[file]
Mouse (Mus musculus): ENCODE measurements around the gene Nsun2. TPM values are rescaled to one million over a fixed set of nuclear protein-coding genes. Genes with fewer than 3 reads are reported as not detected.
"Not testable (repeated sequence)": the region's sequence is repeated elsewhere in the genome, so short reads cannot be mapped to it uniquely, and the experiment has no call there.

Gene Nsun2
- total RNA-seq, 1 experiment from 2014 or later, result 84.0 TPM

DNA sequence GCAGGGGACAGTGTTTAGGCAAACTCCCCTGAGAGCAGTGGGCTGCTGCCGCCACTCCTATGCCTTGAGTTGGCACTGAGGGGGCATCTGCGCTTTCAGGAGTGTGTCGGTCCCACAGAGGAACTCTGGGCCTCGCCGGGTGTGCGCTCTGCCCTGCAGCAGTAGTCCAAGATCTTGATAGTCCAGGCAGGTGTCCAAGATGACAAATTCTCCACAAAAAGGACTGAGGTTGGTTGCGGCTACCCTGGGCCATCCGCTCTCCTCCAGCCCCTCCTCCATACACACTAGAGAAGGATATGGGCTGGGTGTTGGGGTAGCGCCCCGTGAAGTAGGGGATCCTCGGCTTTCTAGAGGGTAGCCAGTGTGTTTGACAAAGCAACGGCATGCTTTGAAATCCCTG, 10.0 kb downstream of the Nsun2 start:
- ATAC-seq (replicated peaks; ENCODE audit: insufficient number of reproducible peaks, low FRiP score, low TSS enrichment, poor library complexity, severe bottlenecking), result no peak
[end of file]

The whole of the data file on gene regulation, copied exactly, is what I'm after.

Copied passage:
Mouse (Mus musculus): ENCODE measurements around the gene Nsun2. TPM values are rescaled to one million over a fixed set of nuclear protein-coding genes. Genes with fewer than 3 reads are reported as not detected.
"Not testable (repeated sequence)": the region's sequence is repeated elsewhere in the genome, so short reads cannot be mapped to it uniquely, and the experiment has no call there.

Gene Nsun2
- total RNA-seq, 1 experiment from 2014 or later, result 84.0 TPM

DNA sequence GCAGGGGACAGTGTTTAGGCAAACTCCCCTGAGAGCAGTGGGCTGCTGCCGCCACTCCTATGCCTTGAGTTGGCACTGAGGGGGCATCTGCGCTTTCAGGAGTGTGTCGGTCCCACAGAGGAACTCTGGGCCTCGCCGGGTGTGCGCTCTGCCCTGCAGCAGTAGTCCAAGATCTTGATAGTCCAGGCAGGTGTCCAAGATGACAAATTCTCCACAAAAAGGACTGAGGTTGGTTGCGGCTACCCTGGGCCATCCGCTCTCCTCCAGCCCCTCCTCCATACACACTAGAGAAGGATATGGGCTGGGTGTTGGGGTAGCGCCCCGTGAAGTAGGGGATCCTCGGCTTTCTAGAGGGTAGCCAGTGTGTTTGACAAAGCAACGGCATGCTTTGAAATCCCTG, 10.0 kb downstream of the Nsun2 start:
- ATAC-seq (replicated peaks; ENCODE audit: insufficient number of reproducible peaks, low FRiP score, low TSS enrichment, poor library complexity, severe bottlenecking), result no peak